The title of Vicís project, No Dance Ė Band Late Again, is a tribute to Bill Baker, one of the originals in the area. "Itís a bit of an inside joke," says Vic; "Iíll leave the telling of that joke to Bill."

The cover art is something that a person who grew up in a small Hi-Line town can appreciate. The photo shows Vic sitting on a bus in front of the Grand Theatre in Harlem, where Vic and his band played a rock concert with the Campbell Brothers. More than that, however, the Grand Theatre ties to nearly every small rural town in America, and is another example of the historical ties that Vic made with this project. "You knew that you were in a small town," he said, "but the Grand Theatre, and theatres all across the Hi-Line, really did give a kind of New-York feel to things. Every town up and down the line had a nickelodeon and vaudeville going on during the weekends; The Grand in Harlem, the Chinook Theatre, The Judith in Lewistown, you name it. I donít know if Ďclassí is the right word, but you could go to these places, and get a gritty, New York ambience just by standing out front in front of the lights of the marquee."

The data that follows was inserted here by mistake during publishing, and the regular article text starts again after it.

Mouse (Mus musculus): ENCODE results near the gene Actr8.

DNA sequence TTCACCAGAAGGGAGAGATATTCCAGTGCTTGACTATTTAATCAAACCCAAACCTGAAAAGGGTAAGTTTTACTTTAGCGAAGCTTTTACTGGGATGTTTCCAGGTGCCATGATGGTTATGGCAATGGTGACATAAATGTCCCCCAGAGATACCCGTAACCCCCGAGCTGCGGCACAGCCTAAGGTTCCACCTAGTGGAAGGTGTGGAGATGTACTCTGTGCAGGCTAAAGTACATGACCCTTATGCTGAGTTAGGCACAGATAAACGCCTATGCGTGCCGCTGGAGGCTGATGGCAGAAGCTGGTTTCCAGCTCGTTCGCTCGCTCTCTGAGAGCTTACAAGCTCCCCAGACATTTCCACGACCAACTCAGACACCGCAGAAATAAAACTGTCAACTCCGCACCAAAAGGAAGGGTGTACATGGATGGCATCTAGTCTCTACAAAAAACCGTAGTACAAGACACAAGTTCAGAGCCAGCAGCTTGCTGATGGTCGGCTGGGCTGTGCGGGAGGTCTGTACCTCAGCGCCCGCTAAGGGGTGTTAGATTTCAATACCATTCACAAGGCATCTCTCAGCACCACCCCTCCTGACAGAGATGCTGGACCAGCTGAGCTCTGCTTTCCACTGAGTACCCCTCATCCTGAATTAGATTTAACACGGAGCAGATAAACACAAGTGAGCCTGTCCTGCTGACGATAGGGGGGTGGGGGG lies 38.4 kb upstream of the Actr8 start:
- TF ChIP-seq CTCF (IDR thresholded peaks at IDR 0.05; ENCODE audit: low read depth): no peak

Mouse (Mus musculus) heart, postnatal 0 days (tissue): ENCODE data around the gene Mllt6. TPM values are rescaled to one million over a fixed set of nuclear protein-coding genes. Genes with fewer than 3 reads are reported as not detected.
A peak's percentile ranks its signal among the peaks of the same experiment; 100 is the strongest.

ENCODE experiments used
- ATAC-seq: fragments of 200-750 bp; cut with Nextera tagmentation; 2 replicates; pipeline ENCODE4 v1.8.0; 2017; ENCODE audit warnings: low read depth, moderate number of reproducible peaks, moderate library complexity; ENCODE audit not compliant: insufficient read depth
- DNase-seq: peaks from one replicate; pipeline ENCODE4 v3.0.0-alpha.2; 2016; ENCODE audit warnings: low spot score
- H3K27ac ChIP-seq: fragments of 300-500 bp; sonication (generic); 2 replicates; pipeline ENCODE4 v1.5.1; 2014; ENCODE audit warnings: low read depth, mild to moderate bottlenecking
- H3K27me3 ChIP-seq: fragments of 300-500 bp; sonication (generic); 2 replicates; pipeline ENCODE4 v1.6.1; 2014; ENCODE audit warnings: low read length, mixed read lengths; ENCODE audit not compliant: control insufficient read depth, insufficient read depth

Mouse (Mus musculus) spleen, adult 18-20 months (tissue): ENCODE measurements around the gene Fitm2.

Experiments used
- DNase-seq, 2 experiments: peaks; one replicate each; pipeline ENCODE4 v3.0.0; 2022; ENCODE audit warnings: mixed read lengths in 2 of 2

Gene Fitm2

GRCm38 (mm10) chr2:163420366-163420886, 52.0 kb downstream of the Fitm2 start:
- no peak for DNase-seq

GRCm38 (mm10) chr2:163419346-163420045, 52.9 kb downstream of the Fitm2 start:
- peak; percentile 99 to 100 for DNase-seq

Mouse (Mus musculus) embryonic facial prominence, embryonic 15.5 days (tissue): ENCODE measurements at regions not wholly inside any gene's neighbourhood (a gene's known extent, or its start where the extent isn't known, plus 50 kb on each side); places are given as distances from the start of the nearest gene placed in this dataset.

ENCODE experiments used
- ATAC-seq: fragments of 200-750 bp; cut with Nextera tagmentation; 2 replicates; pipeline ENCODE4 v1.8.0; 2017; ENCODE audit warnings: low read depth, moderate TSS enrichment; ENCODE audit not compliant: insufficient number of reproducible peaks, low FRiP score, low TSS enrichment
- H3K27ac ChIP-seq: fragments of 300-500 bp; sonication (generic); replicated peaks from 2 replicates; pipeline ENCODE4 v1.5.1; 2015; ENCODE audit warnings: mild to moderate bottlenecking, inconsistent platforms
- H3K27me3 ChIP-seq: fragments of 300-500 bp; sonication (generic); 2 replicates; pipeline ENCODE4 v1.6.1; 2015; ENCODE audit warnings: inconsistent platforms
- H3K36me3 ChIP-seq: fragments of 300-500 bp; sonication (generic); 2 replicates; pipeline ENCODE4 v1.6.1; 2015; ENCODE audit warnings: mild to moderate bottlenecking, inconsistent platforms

Of importance is that in later years, long after the silent pictures and vaudeville plays had faded away, local bands would play at these theatres on the very same stages, and local performers would cut their teeth at these small-town venues. Vic Miller was one of them.

The liner notes of this project are filled with tributes to songwriters, artists and talent that can be found right here in the area; musicians who have gone before and who are also still with us. Walt Campbell of Chinook, Ted Olson of Havre, Scotty Olson of Missoula, Roddy Shawl of Harlem; Mel Michaelson, Art HaugeÖthe list goes on. Vic also mentioned other local artists such as Shannon Fox and the late Sonny Shields, people who are simply filled with talent, but may never be known outside their hometowns.